Section 6: Energy 2022 Standards Technical Bulletin

The Scottish Government have recently released an update to the energy standards of the building regulations, which aims to improve the energy efficiency of both new and existing domestic and non-domestic developments. The update to the regulations comes 6 months after the government released its consultation ‘Energy Standards and associated topics’ numerous stakeholders added their thoughts and recommendations.

The consultation, released in July 2021 proposed two options to further improve the energy performance of new buildings. Option 1, which included a 32% reduction in carbon emissions over the 2015 Standards, and Option 2, which proposed a 53% reduction. The Scottish Government have now confirmed that Option 1 is to be the preferred option. For non-domestic buildings, an aggregate emission reduction of 16% over the current 2015 standards.

In addition to these emission reductions, the government have also provided an uplift to the backstop U-Values alongside additional guidance on airtightness, ventilation, overheating and electric charging points.

In this report, we break down the key updates, what it means for you, and how SK/AD can assist with ensuring your projects are compliant with the new standards.

When are the key dates?

Below is a timeline of the updated building regulations and key dates clients will want to consider for their future developments.

July 2021 – November 2021

Consultation ‘Energy Standards and associated topics’ is released.

June 2022

Release of updated building regulations and Technical Handbooks – Sections 0,2,3,6 & 7.

December 1st 2022

Implementation of updated building regulations and Technical Handbooks

Summer 2022 – December 2022

New Build Heat Standard Consultation released

Spring 2023

New Build Heat Standard enters Parliament

December 31st 2023

Local Heat and Energy Efficiency Strategies deadline

April 1st 2024

Renewable and zero direct emissions heating systems comes into force

What are the mandatory metrics for compliance under the new standard?

As is the case with current building regulatory requirements, there is still a requirement for new build properties to reduce their annual emissions (Dwelling Emission Rate/ Target Emission Rate).

In addition to the emissions reduction requirement, the updated regulations will require compliance with a new metric which looks at the annual energy consumed by a dwelling. This metric will be an assessment of the ‘Delivered Energy’ which is a slightly different take to the ‘Primary Energy Target used in other UK regions. Definitions of the relevant metrics can be found below.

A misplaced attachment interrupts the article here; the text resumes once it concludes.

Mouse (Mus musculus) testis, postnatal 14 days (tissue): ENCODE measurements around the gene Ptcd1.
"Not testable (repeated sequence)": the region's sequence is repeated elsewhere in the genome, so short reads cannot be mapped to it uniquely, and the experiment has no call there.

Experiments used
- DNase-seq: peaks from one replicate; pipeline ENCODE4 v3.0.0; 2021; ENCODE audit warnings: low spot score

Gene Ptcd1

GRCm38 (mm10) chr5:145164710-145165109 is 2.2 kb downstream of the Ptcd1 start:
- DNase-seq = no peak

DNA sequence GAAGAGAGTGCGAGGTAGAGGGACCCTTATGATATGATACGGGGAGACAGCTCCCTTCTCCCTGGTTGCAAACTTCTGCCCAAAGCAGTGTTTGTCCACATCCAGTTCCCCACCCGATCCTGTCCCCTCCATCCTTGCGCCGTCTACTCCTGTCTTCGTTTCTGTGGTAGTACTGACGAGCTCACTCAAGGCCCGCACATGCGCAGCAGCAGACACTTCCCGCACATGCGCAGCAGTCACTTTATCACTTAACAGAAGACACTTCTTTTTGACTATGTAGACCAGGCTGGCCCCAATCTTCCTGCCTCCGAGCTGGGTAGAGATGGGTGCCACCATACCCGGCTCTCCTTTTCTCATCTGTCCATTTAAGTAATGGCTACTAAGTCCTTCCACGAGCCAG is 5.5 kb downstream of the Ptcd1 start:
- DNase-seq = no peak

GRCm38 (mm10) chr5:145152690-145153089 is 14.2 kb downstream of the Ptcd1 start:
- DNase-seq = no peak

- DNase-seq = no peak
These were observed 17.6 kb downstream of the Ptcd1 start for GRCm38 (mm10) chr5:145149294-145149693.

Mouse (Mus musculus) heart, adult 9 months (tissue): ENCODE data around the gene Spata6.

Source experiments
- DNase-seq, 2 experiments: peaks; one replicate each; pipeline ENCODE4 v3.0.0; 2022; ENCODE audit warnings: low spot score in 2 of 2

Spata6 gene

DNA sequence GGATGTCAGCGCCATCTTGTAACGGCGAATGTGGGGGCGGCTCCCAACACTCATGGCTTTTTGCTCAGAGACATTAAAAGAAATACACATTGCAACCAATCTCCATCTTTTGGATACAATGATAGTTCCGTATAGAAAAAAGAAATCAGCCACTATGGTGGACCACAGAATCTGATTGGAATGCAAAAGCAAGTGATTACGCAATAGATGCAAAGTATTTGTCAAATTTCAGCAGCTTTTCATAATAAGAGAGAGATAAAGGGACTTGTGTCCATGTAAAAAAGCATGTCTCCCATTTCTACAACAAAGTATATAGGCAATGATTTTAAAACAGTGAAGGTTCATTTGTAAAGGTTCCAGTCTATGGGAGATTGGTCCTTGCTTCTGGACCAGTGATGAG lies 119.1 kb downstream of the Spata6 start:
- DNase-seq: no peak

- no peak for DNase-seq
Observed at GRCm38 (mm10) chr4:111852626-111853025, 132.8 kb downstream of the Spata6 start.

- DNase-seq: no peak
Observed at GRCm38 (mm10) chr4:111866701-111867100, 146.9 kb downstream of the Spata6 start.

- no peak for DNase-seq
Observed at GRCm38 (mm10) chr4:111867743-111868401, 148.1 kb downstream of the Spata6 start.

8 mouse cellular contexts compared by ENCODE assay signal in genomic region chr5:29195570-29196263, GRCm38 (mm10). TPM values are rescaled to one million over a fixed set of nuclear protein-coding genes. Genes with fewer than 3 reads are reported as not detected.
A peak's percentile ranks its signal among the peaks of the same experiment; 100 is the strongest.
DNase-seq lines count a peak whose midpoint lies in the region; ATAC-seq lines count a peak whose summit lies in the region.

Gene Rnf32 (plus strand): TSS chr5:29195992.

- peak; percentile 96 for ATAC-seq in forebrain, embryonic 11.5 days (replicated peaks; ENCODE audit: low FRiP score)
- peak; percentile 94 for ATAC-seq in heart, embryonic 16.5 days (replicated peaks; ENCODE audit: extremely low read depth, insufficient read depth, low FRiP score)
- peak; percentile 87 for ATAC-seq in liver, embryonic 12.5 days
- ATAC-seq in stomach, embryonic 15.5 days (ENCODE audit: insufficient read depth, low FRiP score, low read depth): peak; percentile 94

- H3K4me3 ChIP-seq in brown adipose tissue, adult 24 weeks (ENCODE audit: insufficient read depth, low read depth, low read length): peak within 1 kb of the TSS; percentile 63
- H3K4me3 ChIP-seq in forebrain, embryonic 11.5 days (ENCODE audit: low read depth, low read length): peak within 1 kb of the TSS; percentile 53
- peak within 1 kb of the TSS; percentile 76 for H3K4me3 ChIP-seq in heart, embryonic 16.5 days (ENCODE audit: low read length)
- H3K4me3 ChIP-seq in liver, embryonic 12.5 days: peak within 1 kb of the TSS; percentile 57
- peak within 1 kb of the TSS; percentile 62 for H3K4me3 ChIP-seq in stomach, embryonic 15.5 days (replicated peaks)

Target Emissions Rate and Dwelling Emission Rates (DER/TER)

As required by the building regulations, when a building is erected, it must not exceed the target CO2 emissions rate for the building.

The target CO2 emissions rate (TER) sets a minimum allowable standard for the energy performance of a new building and is defined by the annual CO2 emissions of a notional building of the same size and shape as the proposed dwelling. TER is expressed as CO2/yr/m2.

The DER or BER for non-domestic buildings must not exceed the TER. Factors that impact the DER includes fabric specifications alongside space heating, domestic hot water, lighting, and ventilation energy use.

Primary Energy

Primary energy is defined as “energy from renewable and non-renewable sources which has not undergone any conversion or transformation process”
Primary energy takes into consideration the impact of the upstream activities involved with the production and processing such as:

  • Planting of biofuel sources
  • Cultivation of biofuel sources
  • Extraction of fuels
  • Processing of fuels (e.g., cleaning, grading)
  • Transformation of fuels
  • Transportation of raw and refined products
  • Transmission and distribution losses

Rather than assessing the energy used within the building itself, primary energy rates consider the amount of energy required to produce the fuel source in the first place. For example, 1.13 kilowatts of energy are required to extract 1.00 kilowatt of gas from the earth, refine it, and then transport or pump it through the UK’s pipe network to reach a dwelling. This additional 13% of consumption used in the production and delivery of gas is then added to every kilowatt of gas used by the dwelling in the SAP or SBEM calculation.

The primary energy demand for a building is already reported on Energy Performance Certificates and is derived by the application of primary energy factors to the calculated total delivered energy (that supplied from external sources) for each fuel used at a building. This primary energy standard is the required energy standard for homes built in England and Wales. The Primary Energy Rate is expressed as kWhPE/m2/year. Examples of emissions associated with common fuels can be found below.

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